There is a type of silence that happens now and again that makes you smile. When this silence happens and you look around, the other people with you have exactly the same expression.
I was in Las Vegas to judge the London International Awards. The jury was full of some of the most talented in the business. I learnt a whole lot from them and their collective wisdom.
There were many arguments and different points of view but now and again there was a fantastic silence. In the middle of a mad adult theme park, floating in the desert sun, silence. When you see something great, you just know.
Las Vegas is a mirage that is real. The city of sin is everything they say it is. The brighter the lights, the longer the shadows.
A taxi driver told me he just needed one more jackpot and he could leave. I asked him how long he had been waiting for the big win and without hesitation he replied 16 years. He then asked me how much change I wanted from a 10-dollar ride. I had given him a 20.
Vegas is also plastic fantastic. The city has created its own world that eventually on some level you have to surrender to. A reality, based on greedy determination and admirable ambition. A flagrant disregard of what you are supposed to do. Vegas has so much of itself, that somehow, it can defy the laws of physics. Time and space can be altered. Day becomes night. Luxury that makes you forget.
Opulence that makes you believe anything is possible. And, savagely sunburnt couples in matching vests drinking two litre Margaritas at 8:47am. On a Tuesday. Eventually, you sort of love it. You know you shouldn’t, but you kind of do.
What Vegas has is a density. A density of information. Layers of glitter. Many explanations. Proof that the odds are in your favour.
So, against that backdrop, perhaps the silence in the jury room was heightened. We had all just seen a great idea. We were all smiling. We were nodding. Words were unnecessary. Nobody had to explain. It was self-evident.
I was lucky enough to experience that silence a few more times on the trip. Once at the bottom of the Grand Canyon overlooking the Colorado River.
It is so beautiful it looks like a bizarre naturally occurring Wes Anderson film set. There is an intense silence. A silence, that feels like it is coming from inside you. A silence where everything makes sense. A silence when you are absolutely there.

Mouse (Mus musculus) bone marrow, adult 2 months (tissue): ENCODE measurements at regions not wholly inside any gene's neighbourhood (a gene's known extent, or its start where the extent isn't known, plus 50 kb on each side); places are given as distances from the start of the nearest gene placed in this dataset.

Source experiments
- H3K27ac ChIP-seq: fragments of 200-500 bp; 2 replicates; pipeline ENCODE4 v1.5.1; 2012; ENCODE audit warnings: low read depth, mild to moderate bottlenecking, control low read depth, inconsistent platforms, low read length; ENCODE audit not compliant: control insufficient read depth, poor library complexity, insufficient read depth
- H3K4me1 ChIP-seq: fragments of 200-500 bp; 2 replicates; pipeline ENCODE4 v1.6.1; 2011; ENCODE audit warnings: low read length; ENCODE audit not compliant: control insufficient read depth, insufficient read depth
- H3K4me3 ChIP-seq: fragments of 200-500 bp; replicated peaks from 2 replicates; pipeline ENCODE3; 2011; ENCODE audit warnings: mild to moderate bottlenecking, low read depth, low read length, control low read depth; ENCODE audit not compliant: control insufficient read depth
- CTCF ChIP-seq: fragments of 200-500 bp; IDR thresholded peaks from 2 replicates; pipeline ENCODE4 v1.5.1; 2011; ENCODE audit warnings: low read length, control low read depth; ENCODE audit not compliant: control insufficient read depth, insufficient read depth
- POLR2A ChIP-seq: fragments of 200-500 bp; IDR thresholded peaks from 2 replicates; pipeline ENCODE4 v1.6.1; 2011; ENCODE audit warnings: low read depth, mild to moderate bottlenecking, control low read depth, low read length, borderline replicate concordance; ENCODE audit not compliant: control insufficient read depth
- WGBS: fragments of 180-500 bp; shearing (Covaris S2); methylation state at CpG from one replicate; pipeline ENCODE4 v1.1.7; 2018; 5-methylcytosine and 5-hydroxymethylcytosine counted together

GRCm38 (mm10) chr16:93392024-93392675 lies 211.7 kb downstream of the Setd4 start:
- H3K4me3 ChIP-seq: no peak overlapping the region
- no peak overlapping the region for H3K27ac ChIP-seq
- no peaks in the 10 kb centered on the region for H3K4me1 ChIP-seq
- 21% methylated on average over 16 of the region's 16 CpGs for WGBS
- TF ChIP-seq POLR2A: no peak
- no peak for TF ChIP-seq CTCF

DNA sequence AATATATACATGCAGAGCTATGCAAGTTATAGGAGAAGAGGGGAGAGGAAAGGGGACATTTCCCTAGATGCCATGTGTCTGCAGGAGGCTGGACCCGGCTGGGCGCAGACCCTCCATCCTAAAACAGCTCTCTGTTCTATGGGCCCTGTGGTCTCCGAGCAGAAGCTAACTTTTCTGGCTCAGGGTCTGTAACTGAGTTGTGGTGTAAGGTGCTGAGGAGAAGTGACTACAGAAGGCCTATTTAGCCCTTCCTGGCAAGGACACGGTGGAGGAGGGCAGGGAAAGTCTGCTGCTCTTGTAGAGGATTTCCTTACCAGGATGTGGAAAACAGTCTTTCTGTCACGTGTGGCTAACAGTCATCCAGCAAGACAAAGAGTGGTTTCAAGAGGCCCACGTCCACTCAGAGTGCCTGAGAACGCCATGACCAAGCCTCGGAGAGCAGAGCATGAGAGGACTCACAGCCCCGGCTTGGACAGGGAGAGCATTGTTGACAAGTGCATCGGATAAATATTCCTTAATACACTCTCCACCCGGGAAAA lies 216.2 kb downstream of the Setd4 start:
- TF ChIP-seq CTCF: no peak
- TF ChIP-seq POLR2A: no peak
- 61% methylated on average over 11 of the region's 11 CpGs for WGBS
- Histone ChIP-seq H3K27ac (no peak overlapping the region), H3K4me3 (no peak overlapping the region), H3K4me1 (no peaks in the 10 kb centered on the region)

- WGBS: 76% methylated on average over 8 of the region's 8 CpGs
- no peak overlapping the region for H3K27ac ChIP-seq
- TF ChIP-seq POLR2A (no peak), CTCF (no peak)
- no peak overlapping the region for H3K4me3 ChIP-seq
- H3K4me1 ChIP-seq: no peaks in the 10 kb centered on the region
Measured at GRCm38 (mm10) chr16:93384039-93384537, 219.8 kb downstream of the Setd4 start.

I began to think about this idea that when things are truly great, language fails you. This idea of knowing. Nobody has to explain something if you feel it. Whether it is an idea, a song or a very large tree. We easily trust and are seduced by words. But, when something is truly great there is a leap from language to another place.
I saw the Redwoods in San Francisco after a slightly insane bus trip. Our bus driver had an extremely monotonous voice. It didn’t go up or down. He droned on as if reading while highly medicated.
He was doing this while going around sheer cliffs. A passenger actually shouted for him to shut the fu*k up and focus on the road. I believe we reached The Muir Woods just in time. The silence amongst those giants was perfect. That is the only word I have. Perfect.
So what does this have to do with advertising?
Advertising has a lot to answer for when it comes making a lot of noise. It is responsible for a lot of glitter and tinsel. It also makes a lot of rubbish. Watch television on any given night or flick through a few banner ads. Most of it is utter s#ite. The Vegas strip is not dissimilar to this. Selling and yelling. Everybody wants your attention. It literally becomes a blur. Some of you may say well that is just the way the world is these days. Perhaps.
What is strange though, is when you are in a room and watch 400 ads you remember the one where there is silence in the room. You just know. We all smile. No words. It had craft, beauty or made you feel. You don’t remember the tinsel you remember the Redwood. You remember what is special.
Now, before you say it, I am not comparing advertising to the majesty of the Grand Canyon or a giant Redwood. What I am saying is what always stands out is quality. The hustlers think you can cut corners. You can, but only for a while. The truth is people know. Just like the jury, we just knew.
A simple lesson I learn over and over.
Instead of making and believing in a lot of noise, we should be looking for that perfect silence a little harder.“The redwoods, once seen, leave a mark or create a vision that stays with you always. No one has ever successfully painted or photographed a redwood tree. The feeling they produce is not transferable. From them comes silence and awe. It’s not only their unbelievable stature, nor the colour which seems to shift and vary under your eyes, no, they are not like any trees we know, they are ambassadors from another time.”
– John Steinbeck